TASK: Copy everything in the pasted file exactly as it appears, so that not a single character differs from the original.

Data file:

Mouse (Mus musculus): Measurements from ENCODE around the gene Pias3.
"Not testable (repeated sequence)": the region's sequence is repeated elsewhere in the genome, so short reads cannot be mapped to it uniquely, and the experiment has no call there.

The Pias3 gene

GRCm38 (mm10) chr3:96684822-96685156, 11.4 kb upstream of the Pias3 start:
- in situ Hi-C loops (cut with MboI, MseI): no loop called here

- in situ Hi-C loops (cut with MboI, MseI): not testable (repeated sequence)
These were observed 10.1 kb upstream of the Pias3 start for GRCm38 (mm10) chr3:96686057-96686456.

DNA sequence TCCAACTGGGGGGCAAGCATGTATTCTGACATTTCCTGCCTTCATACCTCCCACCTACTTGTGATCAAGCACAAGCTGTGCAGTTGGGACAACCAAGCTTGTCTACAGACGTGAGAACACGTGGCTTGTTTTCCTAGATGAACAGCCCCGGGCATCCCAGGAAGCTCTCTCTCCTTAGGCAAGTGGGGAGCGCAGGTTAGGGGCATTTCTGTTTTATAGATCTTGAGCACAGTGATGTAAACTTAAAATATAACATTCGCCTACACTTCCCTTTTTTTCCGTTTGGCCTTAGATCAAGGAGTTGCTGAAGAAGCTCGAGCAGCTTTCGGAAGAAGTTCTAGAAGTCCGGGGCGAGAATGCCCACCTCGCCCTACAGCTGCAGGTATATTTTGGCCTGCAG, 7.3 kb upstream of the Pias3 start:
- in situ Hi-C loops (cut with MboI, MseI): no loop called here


Mouse (Mus musculus): Measurements from ENCODE around the gene Pias3.
"Not testable (repeated sequence)": the region's sequence is repeated elsewhere in the genome, so short reads cannot be mapped to it uniquely, and the experiment has no call there.

The Pias3 gene

GRCm38 (mm10) chr3:96684822-96685156, 11.4 kb upstream of the Pias3 start:
- in situ Hi-C loops (cut with MboI, MseI): no loop called here

- in situ Hi-C loops (cut with MboI, MseI): not testable (repeated sequence)
These were observed 10.1 kb upstream of the Pias3 start for GRCm38 (mm10) chr3:96686057-96686456.

DNA sequence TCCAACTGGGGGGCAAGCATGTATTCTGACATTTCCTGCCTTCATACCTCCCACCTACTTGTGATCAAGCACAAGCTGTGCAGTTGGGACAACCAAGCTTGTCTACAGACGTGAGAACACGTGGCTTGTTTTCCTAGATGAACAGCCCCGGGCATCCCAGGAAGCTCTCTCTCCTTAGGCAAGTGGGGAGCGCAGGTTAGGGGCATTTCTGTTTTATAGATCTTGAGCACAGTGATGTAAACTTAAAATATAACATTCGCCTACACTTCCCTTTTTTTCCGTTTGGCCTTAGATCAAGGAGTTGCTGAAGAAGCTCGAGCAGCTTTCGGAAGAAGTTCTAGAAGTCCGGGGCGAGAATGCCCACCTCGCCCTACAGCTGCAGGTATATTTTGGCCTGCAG, 7.3 kb upstream of the Pias3 start:
- in situ Hi-C loops (cut with MboI, MseI): no loop called here